by Sam Juliano
A dry cold underlined the winter sun on bucolic Church Hill Road in the picturesque Sandy Hook village of Newtown, Connecticut on a community-sponsored Saturday event aimed at business revitalization. Adorned with green and white ribbons and defiant window placards that declare “We Are Sandy Hook. We Choose Love,” the I (Heart) Sandy Hook weekend project, held just a block and a half down the road from Dickinson Drive and Sandy Hook Elementary School was a way for the town to spur on economic renewal for businesses that were frozen during the media surge of last month, when news crews clogged roads, and residents in response stayed home. Then there was the inevitable silence when everyone and everything cleared out, leaving stores to operate during a down time when many locals opted to stay home and negotiate their own emotional recovery the the unspeakable tragedy of mid-December. Said one merchant: “People weren’t coming in that live around the area for haircuts and shopping because either they couldn’t get here, or because they couldn’t be in the town…they were hurt.” Another asserted that the mass who converged on Newtown were understandably uninterested in shopping, and arrived to leave flowers or teddy bears at the memorial. As a result the Christmas rush, which usually gets store owners through a good part of the year, was non-existent because of the tragedy. Promoting positive energy and a sense of normalcy in a town whose history has been re-written, was the noble intent of community officials who want to build on the recovery effort.
Local and out-of-area residents attending the ‘Cash Mob’ were asked to spend at least $20.00 in one or more of the establishments, which included The Toy Tree, Wishing Well, Fun Cuts, Sandy Hook Diner, Figs, and Church Hill Restaurant. At The Toy Tree, green and white bracelets and “We are Sandy Hook” tea-shirts were sold to generate donations for the “We Are Newtown” Scholarship. The brisk business at that store made it nearly impossible to move around once you were inside. My own four kids who attended with my wife and I left with quite a few items, some hard to find anywhere. The lunch crowd at The Sandy Hook Diner kept the establishment filled to every last seat, and necessitated a short trip up to the road to the landmark 'destination' Blue Colony Diner at the juncture where Church Hill Road meets Route 84. The food was fine enough (I see on-line reviews seem to be split) the service was very good, and the vestibule featured a moving window tribute to the tragedy with letters and e mail copies from people who have long patronized the eatery during their trips going through the area. After lunch we traveled further north on the road for a stop at a premier comic store named Cave Comics which is located in a nifty old train depot shack. Needless to say the kids left there with more goodies and a firm request that we plan a return visit at some point. We then drove back into Sandy Hook, making a right after the stores and traveled about seven miles up a beautiful wooded road that led us to the ‘new’ Sandy Hook Elementary School in neighboring Monroe, which was previously known as the Chalk Hill Middle School. A reminder of the terrible events of last month at the original school, was the presence of a Monroe police cruiser at a gate in front of the attractive set back building. Greeting the morning busses from Newtown is a friendly green banner on a building across the road that reads ‘Welcome Sandy Hook Elementary.’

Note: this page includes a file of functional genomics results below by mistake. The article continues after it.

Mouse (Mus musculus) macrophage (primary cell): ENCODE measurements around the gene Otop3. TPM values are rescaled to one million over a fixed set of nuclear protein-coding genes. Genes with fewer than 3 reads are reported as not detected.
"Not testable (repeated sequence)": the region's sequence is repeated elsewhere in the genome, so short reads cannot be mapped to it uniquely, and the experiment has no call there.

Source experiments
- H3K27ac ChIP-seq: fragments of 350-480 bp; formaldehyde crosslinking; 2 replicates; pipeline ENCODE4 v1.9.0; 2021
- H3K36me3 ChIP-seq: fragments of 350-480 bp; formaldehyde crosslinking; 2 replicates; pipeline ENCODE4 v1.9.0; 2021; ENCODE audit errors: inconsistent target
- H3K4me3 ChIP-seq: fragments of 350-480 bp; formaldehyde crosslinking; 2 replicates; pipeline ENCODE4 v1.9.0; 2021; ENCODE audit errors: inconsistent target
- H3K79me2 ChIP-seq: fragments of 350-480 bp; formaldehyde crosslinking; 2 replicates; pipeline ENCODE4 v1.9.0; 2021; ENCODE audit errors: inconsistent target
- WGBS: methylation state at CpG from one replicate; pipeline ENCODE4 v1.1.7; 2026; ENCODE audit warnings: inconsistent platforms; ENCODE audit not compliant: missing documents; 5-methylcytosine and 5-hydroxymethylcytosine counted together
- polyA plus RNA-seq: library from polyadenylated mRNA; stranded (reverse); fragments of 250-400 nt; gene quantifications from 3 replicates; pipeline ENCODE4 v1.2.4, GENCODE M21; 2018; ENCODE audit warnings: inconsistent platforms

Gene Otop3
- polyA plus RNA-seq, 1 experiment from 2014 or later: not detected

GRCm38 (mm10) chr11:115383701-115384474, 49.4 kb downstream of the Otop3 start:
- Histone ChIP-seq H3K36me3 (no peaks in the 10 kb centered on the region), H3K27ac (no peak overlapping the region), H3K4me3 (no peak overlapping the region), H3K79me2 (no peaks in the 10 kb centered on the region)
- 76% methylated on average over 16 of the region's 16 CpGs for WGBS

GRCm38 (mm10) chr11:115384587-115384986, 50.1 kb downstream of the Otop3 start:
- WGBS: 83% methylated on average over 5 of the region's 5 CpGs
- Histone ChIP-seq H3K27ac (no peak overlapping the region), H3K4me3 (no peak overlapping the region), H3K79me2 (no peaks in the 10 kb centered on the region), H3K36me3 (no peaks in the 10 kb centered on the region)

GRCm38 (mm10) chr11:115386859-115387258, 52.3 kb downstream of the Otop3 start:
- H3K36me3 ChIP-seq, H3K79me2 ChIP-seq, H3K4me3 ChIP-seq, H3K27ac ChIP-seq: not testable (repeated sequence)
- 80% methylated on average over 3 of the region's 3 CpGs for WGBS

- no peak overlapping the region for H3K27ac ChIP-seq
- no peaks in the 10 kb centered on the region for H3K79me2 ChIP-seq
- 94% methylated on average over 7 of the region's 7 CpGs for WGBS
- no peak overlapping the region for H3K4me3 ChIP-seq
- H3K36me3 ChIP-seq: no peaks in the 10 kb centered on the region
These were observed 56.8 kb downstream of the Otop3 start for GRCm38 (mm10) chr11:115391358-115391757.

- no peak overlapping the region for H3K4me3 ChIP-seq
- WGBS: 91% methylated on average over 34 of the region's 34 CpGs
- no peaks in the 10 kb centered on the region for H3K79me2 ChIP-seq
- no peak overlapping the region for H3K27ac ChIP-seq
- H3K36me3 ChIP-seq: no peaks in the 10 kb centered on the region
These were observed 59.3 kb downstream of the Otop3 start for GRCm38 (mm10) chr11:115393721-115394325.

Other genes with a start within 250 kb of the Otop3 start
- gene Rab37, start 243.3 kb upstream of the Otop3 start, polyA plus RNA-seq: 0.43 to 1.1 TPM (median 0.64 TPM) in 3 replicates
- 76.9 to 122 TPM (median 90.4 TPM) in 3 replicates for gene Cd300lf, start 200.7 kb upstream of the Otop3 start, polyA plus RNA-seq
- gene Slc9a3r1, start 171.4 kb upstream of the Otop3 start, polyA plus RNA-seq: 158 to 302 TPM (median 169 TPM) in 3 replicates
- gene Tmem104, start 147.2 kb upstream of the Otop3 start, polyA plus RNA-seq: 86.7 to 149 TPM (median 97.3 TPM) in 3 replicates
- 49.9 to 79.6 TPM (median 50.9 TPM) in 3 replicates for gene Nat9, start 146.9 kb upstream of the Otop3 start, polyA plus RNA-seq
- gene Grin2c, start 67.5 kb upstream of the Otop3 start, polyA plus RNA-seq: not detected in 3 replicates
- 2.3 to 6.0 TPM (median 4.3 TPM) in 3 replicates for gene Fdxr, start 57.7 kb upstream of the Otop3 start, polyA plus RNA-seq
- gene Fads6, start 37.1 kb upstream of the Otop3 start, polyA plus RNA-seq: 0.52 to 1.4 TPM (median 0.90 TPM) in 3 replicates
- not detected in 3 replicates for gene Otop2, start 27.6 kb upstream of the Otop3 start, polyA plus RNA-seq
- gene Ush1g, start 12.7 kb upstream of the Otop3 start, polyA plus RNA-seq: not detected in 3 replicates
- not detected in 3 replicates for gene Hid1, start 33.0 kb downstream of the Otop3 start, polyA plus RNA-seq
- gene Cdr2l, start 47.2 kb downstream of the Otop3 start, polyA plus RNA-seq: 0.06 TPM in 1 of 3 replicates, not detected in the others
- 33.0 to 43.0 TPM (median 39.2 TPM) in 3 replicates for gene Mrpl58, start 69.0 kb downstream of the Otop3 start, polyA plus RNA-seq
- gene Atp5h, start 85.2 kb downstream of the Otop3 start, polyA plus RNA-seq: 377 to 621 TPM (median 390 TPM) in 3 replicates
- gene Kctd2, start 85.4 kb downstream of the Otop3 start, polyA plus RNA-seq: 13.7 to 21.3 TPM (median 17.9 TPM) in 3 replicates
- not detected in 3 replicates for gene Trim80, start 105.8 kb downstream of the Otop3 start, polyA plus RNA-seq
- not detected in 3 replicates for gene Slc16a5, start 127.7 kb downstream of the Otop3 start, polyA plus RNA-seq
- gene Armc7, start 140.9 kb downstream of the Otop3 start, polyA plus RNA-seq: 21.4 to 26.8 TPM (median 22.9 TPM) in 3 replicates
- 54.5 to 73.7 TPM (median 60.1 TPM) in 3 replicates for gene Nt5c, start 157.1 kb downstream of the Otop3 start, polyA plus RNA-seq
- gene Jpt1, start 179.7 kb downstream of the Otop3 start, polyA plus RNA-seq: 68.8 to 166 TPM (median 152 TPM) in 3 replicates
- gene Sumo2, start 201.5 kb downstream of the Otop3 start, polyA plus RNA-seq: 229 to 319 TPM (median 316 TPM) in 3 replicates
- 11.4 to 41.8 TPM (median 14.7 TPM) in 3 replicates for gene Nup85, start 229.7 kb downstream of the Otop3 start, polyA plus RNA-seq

While the ‘Cash Mob’ project’s intentions were spurred on by positive energy and practical concerns there were some inevitable comments posed at the Monroe and Newtown Patch, that asserted that the town merchants were looking to exploit the tragedy for monetary gain and publicity, and that a number Sandy Hook residents were poised to boycott. Several readers persuasively countered with the fact that it was the community and not the proprietors who came up with the idea to stage the event, and that virtually all the businesses were making sizable contributions to the tragedy. Seems like some people will complain about just about everything, much like the relentless conspiracy theorists who polluted the waters with some outlandish allegations. There was a spirit and a resilience in the air at Newtown on Saturday. The lovely New England town is on the rebound. They are hurting deeply, but are hardly down for the count.